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Urinary Tract Infection

What is Urinary Tract Infection?

Urinary Tract Infection (UTI) is a bacterial infection that can affect any part of the renal tract (kidneys, ureters, bladder and urethra). Most frequently, UTI is termed cystitis, as it is localised to the urethra and bladder. Occasionally, it ascends to the kidneys (causing pyelonephritis).

What Causes Urinary Tract Infection?


Women are most at risk of getting a UTI, with approximately 50% of them experiencing a Urinary Tract Infection at least once in their lifetime. This is because of a much shorter urethra compared to men, the close proximity of the anus to the urethra and the humid and moist conditions present. Certain ladies with incomplete emptying of the bladder also have a higher risk of UTI, as the residual urine becomes rapidly infected. Sexual intercourse increases UTI risk (honeymoon cystitis), due to local irritation and trauma; and the use of spermicide adds to increased risk of infection. Diseases that impair the immune system (like diabetes mellitus) or certain medications that suppress the immune system (eg. chemotherapy agents) also increase risk; as well as prolonged use of catheters, or the presence of bladder stones.

Symptoms of UTI

The symptoms of an Urinary Tract Infection may vary depending on which part of the urinary tract is affected. However, some common symptoms include:

In some cases, an individual may also experience fever, chills, and lower abdominal discomfort.

It is crucial to seek medical attention if you experience any of these symptoms as untreated UTIs can lead to more severe complications such as kidney infections or sepsis.

Diagnosis and Treatment

If you suspect that you have a UTI, your doctor will perform a physical exam and request a urine sample for analysis. The urine sample will be tested for the presence of bacteria, white blood cells, and red blood cells, which can indicate an infection.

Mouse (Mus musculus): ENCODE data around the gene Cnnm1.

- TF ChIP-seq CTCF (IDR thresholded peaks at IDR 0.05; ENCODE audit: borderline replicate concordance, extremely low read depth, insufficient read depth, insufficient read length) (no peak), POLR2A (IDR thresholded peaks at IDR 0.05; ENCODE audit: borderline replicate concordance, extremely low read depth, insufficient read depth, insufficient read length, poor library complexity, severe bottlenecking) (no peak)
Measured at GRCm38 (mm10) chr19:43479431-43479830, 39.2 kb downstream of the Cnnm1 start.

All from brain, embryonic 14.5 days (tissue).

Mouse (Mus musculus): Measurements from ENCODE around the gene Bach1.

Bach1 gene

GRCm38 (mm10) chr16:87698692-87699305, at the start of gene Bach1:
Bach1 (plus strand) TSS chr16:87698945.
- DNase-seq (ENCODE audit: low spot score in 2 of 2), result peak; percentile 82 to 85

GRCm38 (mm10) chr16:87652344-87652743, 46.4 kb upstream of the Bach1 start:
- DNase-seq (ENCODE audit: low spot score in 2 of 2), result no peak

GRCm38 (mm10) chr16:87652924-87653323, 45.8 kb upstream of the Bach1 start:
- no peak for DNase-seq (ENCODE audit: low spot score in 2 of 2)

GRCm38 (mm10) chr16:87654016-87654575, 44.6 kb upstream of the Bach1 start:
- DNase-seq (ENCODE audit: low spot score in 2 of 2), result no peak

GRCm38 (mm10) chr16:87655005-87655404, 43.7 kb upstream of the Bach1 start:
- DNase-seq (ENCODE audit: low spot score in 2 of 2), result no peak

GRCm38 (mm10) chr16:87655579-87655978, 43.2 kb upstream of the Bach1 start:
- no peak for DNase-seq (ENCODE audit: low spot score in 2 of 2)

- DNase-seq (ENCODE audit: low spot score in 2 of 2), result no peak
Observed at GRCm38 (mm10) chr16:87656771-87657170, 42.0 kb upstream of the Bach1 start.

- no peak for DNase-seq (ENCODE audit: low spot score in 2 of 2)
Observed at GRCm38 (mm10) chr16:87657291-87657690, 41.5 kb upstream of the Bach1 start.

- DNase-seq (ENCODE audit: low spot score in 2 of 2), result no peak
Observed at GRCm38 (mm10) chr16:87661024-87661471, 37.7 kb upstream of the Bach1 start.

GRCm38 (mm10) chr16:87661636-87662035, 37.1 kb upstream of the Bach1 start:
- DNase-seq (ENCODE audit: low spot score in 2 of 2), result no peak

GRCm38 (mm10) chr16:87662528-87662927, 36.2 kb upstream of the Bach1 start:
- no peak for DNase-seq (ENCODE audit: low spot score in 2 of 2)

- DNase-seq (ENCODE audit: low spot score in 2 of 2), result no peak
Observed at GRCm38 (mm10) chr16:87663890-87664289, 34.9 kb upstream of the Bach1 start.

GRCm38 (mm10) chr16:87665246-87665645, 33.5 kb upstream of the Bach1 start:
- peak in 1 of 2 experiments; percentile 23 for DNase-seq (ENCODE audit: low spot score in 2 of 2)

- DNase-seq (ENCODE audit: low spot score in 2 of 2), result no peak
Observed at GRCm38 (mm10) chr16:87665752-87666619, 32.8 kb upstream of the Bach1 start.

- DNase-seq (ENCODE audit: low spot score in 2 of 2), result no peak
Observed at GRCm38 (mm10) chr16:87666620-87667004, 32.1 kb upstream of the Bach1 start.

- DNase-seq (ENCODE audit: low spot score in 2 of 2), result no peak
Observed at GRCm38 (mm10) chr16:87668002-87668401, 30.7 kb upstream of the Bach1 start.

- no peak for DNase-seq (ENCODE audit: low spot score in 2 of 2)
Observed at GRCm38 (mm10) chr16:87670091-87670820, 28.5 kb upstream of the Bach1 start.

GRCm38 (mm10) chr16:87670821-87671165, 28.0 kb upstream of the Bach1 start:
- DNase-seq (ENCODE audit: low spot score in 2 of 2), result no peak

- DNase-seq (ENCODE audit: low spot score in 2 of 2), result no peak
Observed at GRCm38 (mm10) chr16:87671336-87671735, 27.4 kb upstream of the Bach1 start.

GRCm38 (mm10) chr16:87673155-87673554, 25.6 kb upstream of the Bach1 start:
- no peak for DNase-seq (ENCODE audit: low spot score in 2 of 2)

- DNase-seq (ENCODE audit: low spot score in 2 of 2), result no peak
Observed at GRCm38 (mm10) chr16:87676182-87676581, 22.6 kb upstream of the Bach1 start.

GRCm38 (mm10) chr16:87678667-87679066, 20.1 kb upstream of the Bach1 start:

If the test results confirm a UTI, your doctor will likely prescribe antibiotics to kill the bacteria causing the infection. It is essential to complete the full course of antibiotics as prescribed by your doctor to ensure that the infection is fully treated.

Recurrent of Urinary Tract Infection

If a Urinary Tract Infection occurs three or more times in a year, it is considered as a recurrent Urinary Tract Infection, and is caused by uropathogenic bacteria that make their home in the large intestine. The commonest infectious bacteria is the E. coli species, but there are other bacteria that can also cause UTI.

The type of bacteria, and more importantly the antibiotic sensitivities, can be deduced from urine microscopy and culture testing. In recurrent cases, there may be a need for further testing, including ultrasound scans and cystoscopy.

A course of appropriate antibiotics and preventive measures to treat and reduce the risk of recurrence usually will handle most UTI, although longer term suppression antibiotics may be required for RUTI.


While UTIs can be treated with antibiotics, prevention is always better than cure. Here are some tips to help prevent Urinary Tract Infections:

  1. Drink plenty of water: Staying hydrated helps flush out bacteria from the urinary tract.
  2. Urinate after sex: As mentioned earlier, sexual activity can introduce bacteria into the urinary tract, so it is essential to urinate after sex.
  3. Practise good hygiene: Wiping from front to back after using the bathroom can help prevent bacteria from entering the urethra.
  4. Avoid irritating products: Certain types of birth control methods and feminine hygiene products can irritate the urinary tract, making it more susceptible to infections.

For individuals who experience recurring UTIs, your doctor may recommend lifestyle changes or prescribe preventive medication. It is crucial to follow your doctor’s instructions and continue with any prescribed preventive measures to reduce the risk of future UTIs.

UTIs can have a significant impact on an individual’s daily life. The discomfort and pain associated with the infection can be debilitating, and if left untreated, it can lead to severe complications. If you experience any symptoms of a UTI, do not hesitate to make an appointment with our doctor.

Remember, your health is essential, and Dr Arthur Tseng is here to help you maintain a healthy urinary tract.

Disclaimer: The information provided in this article is for general purposes only and should not be considered as a substitute for medical advice. Always consult with your healthcare provider before making any changes to your current treatment plan or starting any new medications.

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